[The Previous Rebbe’s diary continues]:

He began weeping profusely, and it was with great difficulty that I managed to pacify him. Since he had been fasting, and the time for Maariv had already arrived, I urged him to go and get something to eat. But he refused, and instead continued his story.

Y. M.’s story took three hours (with a few short recesses) to tell. Before we parted, he said, “No doubt you will be willing to lend me your tefillin tomorrow too. When I arrive home, I will get myself a pair of tefillin that very same day, and I will change my ways. I will become a faithful Jew and do as your grandfather commanded me. I will remember that I am a Jew, and will be mindful of my origins.”

As he spoke these words, I observed that he was overcome with emotion. We parted in great friendship, and his story continued to affect me for a long time afterward. For almost thirty years, from 5642 to 5672 [1882-1912], the G‑dly fire of my holy grandfather’s words had remained hidden and concealed within the man’s heart, while he wallowed in the filth of pleasure and lust. But finally, the One Who causes all things to happen, caused events to evolve in this way. By means of a certain event, the G‑dly fire of the words of tzaddikim who live forever caused the spark to burst into a burning flame, inspiring him to return to G‑d with his whole heart.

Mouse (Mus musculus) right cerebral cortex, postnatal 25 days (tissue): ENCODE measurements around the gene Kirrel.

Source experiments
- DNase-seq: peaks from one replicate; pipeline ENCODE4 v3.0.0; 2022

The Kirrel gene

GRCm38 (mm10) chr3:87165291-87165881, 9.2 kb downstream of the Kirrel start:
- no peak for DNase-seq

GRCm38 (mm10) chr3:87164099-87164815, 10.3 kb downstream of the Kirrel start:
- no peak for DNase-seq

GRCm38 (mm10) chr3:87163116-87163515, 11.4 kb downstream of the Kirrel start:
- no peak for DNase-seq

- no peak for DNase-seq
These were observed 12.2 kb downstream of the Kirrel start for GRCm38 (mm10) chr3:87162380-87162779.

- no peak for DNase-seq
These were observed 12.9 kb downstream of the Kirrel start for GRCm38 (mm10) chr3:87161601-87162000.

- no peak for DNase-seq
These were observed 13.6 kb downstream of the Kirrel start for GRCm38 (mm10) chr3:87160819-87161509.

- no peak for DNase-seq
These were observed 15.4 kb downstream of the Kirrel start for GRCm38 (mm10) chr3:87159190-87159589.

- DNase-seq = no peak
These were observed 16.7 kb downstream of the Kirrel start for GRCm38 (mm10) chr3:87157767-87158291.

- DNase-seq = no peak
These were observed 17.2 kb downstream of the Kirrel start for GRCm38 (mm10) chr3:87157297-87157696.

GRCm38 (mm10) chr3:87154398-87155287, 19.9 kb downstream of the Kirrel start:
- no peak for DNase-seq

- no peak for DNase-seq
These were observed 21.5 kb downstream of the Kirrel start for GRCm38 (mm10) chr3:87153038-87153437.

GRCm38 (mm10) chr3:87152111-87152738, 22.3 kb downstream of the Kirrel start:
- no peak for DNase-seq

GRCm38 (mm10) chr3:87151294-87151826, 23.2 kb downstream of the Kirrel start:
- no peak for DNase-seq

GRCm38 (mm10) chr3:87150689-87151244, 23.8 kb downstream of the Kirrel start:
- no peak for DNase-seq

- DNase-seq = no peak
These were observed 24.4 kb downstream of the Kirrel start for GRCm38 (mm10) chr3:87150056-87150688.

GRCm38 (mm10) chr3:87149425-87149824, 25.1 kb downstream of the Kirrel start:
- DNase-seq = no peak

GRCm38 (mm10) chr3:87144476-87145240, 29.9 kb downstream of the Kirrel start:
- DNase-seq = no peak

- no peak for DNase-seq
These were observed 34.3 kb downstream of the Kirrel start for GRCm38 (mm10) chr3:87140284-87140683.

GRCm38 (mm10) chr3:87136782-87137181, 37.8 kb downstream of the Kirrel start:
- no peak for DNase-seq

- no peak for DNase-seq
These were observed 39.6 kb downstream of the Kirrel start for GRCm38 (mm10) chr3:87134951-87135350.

How wondrous are the ways of Divine Providence! The Holy One, blessed be He, ordains a chain of events to support those who have fallen, and to lend a helping hand to those who have rebelled, by showing them the path they should follow.

It is written,1 “The L-rd is good and righteous, therefore He guides the wicked on the proper way.” Commenting on the verse, the Midrash relates:2 “Why is He good? Because He is righteous. And why is He righteous? because He is good.”

How numerous are Your kind acts, O L-rd! Yesterday, he fed upon a cauldron of unkosher meat and reveled with bottles of idolatrous wine. But today he is fasting, and has returned unto G‑d. As he torments his body, he prays that from now on he will change the course of his life and live as a faithful Jew.

Petersburg, Wednesday, 12 Shvat, 5672 [January 31, 1912]

At five o’clock, Mr. Y.M. called me. I was not in my room at the time. He left a message that I return his call. I called him twice, but he was not at home.

Moscow, Thursday 13 Shvat 5672 [February 1, 1912]:

At about eleven o’clock I arrived here at Hotel Bolshoi Sibirsky, room 74. Yesterday at nine thirty in the evening I telephoned Mr. Y.M.

He was thrilled that I had complied with his request that I call him, and informed me that yesterday he acquired tefillin and a tallis as well as a Siddur, Chumash, and Tehillim, and that he was carrying out his plans for his new lifestyle. He wished to continue the conversation, but I informed him that I had to travel to Moscow on the train leaving at eleven at night, and I still had much work to do before that.

Kissingen (Germany), Tuesday 23 Menachem Av 5672 [August 6, 1912]:

Today I met Mr. Y.M. for the first time since we parted six months ago in Petersburg. We greeted each other with much joy, and made an appointment to meet again either this evening or tomorrow morning.

Kissingen, Thursday 25 Menachem Av 5672[August 8, 1912]:

Wednesday at one o’clock the Stolliner Rebbe Shlita visited me, and at four o’clock I visited the Alexander Rebbe Shlita. Therefore, I was unable to meet with Mr. Y.M. until today. I completed my therapeutic routines early today, and from two o’clock in the afternoon until eight in the evening we strolled together, while I listened with interest to what he told me.